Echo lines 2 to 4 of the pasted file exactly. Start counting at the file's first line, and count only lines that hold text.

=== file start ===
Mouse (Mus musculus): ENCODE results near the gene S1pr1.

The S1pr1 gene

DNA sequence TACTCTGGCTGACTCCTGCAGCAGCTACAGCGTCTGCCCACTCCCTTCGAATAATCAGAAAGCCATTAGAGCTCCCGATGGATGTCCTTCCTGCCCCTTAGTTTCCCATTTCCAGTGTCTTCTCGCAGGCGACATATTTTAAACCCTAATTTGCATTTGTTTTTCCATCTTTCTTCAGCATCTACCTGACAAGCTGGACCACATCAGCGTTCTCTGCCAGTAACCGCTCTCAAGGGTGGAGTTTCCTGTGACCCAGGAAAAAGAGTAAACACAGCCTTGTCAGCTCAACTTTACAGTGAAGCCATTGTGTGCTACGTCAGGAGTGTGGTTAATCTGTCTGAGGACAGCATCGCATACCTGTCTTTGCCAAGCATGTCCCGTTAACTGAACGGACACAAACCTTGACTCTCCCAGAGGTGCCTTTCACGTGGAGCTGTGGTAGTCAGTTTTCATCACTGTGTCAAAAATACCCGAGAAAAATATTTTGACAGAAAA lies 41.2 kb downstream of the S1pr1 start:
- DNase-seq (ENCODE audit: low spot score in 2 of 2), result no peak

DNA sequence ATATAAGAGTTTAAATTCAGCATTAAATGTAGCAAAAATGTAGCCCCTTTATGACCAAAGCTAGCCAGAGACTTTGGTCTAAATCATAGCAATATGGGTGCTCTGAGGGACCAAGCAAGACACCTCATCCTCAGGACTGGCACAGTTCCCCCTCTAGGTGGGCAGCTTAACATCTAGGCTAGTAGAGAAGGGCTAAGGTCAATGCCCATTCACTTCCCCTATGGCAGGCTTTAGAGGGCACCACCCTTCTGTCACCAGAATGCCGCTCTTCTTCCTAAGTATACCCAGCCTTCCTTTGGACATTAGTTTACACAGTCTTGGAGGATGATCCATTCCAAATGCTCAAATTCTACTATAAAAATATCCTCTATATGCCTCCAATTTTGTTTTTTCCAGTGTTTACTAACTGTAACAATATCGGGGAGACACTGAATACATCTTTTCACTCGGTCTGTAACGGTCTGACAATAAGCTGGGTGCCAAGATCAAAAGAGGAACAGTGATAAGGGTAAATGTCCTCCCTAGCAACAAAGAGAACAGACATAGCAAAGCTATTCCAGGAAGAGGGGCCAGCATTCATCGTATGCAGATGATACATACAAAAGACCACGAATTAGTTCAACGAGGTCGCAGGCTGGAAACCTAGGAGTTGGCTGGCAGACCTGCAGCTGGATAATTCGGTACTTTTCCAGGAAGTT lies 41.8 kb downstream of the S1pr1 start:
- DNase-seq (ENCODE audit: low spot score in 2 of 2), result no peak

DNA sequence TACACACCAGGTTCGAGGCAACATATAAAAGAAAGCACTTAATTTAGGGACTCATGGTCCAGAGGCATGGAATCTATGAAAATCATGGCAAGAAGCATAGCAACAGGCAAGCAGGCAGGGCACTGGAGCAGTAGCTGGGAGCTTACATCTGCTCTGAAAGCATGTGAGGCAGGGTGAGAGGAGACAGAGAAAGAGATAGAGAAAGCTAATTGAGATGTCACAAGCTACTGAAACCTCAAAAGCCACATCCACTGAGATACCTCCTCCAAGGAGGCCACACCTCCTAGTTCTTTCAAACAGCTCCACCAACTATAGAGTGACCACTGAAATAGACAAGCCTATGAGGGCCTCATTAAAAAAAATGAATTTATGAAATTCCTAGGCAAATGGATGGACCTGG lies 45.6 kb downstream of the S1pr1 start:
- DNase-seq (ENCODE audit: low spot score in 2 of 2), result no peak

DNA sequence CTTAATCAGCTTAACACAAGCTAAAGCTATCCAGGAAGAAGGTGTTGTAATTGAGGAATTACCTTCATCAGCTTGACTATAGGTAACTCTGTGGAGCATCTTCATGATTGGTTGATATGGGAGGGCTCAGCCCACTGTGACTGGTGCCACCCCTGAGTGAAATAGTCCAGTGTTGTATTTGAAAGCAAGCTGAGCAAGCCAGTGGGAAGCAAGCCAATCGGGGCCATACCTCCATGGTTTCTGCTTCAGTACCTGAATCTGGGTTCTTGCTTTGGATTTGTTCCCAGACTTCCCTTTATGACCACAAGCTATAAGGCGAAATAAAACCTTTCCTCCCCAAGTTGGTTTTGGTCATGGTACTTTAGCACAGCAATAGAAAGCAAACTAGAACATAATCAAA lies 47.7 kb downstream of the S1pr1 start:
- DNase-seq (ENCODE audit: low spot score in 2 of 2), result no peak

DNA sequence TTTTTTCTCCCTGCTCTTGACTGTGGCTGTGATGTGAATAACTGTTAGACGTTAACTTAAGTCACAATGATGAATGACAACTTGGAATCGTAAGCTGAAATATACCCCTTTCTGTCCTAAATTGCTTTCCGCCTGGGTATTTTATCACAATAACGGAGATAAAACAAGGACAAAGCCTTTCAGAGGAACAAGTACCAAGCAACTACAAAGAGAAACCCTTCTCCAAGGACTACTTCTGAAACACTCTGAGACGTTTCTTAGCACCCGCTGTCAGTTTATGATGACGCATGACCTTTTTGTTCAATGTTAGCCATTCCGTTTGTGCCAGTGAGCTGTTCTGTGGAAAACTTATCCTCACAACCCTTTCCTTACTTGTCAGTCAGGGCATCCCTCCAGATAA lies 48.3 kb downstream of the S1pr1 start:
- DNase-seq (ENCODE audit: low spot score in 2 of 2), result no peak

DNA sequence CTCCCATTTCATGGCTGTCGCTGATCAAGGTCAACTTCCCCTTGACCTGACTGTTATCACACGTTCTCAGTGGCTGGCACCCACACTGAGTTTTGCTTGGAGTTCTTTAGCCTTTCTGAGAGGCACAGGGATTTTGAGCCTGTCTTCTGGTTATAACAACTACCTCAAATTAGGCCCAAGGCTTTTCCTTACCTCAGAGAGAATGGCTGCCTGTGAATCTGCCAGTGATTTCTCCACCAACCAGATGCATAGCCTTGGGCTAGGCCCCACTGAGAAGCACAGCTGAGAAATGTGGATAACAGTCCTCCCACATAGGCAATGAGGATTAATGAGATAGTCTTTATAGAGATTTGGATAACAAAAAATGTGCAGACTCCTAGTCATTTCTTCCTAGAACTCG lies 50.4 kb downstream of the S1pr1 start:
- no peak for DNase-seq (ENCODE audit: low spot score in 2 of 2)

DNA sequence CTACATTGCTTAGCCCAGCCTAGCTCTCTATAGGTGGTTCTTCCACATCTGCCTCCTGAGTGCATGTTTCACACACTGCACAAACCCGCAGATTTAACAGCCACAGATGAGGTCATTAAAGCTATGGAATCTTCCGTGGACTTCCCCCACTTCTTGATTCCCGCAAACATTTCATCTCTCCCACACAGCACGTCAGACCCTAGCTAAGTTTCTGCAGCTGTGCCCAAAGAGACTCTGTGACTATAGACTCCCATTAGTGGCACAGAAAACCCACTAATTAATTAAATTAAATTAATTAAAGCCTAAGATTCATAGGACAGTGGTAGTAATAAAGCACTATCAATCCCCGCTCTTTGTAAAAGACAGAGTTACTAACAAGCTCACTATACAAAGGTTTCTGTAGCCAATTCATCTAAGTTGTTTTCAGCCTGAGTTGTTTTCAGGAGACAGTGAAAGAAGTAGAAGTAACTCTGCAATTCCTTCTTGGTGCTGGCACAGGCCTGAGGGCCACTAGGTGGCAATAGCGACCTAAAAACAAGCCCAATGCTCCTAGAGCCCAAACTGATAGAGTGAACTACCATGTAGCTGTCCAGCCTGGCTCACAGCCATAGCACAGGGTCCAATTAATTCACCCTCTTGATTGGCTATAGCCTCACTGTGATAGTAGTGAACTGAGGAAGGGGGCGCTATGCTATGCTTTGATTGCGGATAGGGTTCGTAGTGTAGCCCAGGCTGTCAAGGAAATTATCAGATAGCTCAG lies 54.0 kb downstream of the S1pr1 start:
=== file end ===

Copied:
The S1pr1 gene

DNA sequence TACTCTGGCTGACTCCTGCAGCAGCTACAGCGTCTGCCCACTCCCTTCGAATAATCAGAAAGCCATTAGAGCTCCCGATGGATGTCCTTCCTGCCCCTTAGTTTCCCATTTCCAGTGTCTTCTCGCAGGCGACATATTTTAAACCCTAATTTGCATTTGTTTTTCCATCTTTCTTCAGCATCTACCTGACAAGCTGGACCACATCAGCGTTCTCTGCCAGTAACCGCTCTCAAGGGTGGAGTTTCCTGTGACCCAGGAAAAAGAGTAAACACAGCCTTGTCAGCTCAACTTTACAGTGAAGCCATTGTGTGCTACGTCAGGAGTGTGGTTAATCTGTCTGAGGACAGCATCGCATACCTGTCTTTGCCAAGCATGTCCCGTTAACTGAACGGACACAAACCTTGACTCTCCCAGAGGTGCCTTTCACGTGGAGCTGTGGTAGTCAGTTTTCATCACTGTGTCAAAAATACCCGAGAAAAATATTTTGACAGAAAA lies 41.2 kb downstream of the S1pr1 start:
- DNase-seq (ENCODE audit: low spot score in 2 of 2), result no peak